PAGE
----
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Europe faces "the brain death of NATO," Macron says

Macron told the Economist in an article on Thursday that Europe can no longer rely on the United States to protect NATO allies.

His blunt comments come after the Trump administration withdrew US forces from Northern Syria last month, in a move that has alarmed European NATO members. Syrian Kurds opened for Turkish offensive in the region.

Macron is a vocal supporter of the Kurds, and the sudden change in US policy complicates relations with his NATO member Turkey.

"You have partners together in the same part of the world and you have no coordination of strategic decision making between the United States and their NATO allies," Macron said.

"No coordination among members"

NATO is a collective defense alliance that emerged during the Cold War, and under its charter, an attack on a member triggers a response from the alliance.

Macron told the Economist that the union "only works if the guarantor of last resort functions as such. I would argue that we need to re-evaluate the reality of what NATO is in light of the US commitment. "

He added that the US is" showing signs of turning its back on us. "

The French president, who is a vocal supporter of the European Union, said Trump" does not share our perception of the European project. "

This threat coincides with the rise of China, the authoritarian turn of regimes in Russia and Turkey and Europe weakens from within Brexit and political instability, he added.

NATO Secretary General Jens Stoltenberg later distanced himself from Macron's comments "Any attempt to distance Europe from North America risks weakening the union ̵

1; the transatlantic link – but also dividing Europe," he said when asked to respond. "That is why we must stand together.

" I welcome European unity. I welcome the efforts of y strengthening European defense. But European unity cannot replace transatlantic unity. "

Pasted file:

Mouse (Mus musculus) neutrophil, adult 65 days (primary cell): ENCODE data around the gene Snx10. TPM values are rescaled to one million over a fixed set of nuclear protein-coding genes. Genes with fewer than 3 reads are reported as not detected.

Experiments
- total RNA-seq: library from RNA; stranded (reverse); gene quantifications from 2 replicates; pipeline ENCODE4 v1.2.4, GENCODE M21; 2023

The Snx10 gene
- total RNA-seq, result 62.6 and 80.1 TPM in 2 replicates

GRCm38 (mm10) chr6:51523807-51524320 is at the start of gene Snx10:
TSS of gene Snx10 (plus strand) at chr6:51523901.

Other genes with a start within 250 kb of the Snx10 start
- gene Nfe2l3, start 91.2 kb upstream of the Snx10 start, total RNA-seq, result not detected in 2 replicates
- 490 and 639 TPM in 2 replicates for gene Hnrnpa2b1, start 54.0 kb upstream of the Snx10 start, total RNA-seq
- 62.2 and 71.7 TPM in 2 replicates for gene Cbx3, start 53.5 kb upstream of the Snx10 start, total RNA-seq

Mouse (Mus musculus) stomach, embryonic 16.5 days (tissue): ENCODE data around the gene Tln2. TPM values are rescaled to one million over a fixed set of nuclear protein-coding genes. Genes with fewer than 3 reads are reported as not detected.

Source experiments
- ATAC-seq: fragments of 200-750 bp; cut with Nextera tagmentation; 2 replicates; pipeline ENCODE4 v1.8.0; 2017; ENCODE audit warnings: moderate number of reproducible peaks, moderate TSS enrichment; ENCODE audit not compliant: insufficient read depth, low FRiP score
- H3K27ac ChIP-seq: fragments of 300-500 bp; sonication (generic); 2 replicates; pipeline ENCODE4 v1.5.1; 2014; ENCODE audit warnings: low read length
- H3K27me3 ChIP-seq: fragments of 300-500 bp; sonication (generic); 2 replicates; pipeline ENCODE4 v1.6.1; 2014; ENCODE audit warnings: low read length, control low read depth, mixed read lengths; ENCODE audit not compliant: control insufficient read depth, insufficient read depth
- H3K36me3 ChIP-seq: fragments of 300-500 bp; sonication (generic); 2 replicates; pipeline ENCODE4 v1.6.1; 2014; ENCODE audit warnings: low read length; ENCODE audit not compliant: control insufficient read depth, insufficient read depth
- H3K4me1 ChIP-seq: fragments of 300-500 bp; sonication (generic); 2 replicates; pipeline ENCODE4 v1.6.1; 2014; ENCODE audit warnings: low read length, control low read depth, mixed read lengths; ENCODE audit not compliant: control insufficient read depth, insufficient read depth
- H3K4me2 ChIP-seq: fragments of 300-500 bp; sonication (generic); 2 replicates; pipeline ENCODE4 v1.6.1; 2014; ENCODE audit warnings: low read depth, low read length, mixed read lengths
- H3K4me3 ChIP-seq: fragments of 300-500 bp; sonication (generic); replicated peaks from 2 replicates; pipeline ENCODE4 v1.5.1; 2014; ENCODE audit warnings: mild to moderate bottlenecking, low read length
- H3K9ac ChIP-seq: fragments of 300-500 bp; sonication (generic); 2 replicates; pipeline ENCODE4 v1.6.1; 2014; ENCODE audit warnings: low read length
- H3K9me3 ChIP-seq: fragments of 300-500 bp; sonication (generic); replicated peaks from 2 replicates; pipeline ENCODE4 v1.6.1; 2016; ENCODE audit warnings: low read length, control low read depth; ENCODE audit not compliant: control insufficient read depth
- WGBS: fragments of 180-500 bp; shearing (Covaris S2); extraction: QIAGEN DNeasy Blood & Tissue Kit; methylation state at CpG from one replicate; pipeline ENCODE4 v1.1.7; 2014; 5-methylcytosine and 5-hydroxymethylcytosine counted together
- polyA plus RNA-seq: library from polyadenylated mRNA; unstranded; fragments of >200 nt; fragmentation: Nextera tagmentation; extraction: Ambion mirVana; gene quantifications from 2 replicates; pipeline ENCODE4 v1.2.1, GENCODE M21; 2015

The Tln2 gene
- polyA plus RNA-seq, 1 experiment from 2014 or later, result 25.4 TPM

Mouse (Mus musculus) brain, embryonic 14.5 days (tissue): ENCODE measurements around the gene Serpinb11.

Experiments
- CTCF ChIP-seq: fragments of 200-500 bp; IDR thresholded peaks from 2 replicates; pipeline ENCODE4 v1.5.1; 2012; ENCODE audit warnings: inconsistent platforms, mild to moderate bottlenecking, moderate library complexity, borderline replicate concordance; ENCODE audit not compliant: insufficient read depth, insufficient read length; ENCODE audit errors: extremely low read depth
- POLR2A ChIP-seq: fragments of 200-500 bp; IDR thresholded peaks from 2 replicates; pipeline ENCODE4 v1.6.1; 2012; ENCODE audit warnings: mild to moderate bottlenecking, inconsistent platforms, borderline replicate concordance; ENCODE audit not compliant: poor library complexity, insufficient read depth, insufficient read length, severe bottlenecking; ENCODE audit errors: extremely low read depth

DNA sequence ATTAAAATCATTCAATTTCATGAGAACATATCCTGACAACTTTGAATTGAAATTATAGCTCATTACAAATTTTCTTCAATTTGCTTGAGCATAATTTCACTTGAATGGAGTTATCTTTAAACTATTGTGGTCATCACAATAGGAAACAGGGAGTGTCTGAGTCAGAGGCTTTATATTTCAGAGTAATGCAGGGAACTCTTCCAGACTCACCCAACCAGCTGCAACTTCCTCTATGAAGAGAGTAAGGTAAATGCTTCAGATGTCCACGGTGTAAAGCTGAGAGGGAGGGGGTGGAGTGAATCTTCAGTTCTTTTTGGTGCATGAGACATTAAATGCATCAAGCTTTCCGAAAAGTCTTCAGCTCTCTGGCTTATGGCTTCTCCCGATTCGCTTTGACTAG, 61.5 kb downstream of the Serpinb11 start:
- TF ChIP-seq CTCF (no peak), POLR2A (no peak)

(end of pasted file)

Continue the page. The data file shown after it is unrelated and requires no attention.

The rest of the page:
German Chancellor Angela Merkel also disagreed with Macron." The French president found a rather drastic word to express his opinion. within NATO. I do not think that such a deliberative solution is appropriate, "she said.

70-year relationship

Macron's comments come at a delicate moment in NATO's long history.

Next month, members will meet at a summit in London to mark the 70th anniversary of the alliance. And while several US presidents have encouraged US spending on the alliance over the years – including Barack Obama and George W. Bush – none have been as vocal as Trump.
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Ever since his election campaign in 2016, Trump has labeled the alliance "obsolete." He has also been constantly complaining about the amount NATO members have spend defense throughout his presidency.
"It costs us too much money and frankly they have to invest more money … we pay disproportionately," Trump said at the CNN Hall event in March 2016.

Trump's powerlessness also looks like it is rooted in a more fundamental hostility to the concept of collective and multilateral cooperation that united the community of democracies led after World War II.

In fact, Trump has data on the withdrawal of multilateral agreements, such as the Paris Climate Agreement and the Trans-Pacific Partnership, and he also opposes the World Trade Organization.

Trump and his own commitment to NATO were also marred by his cozy relationship with Russian President Vladimir Putin. One big fear is that Trump might hint publicly that the US will not protect alliance members who are not reaching their spending targets – a move that will destroy the collective defense idea that is central to NATO identity and will undoubtedly pleased Moscow.

CNN's Simon Cullen, Stephen Collinson and Marlon Tavernier contributed to this report.

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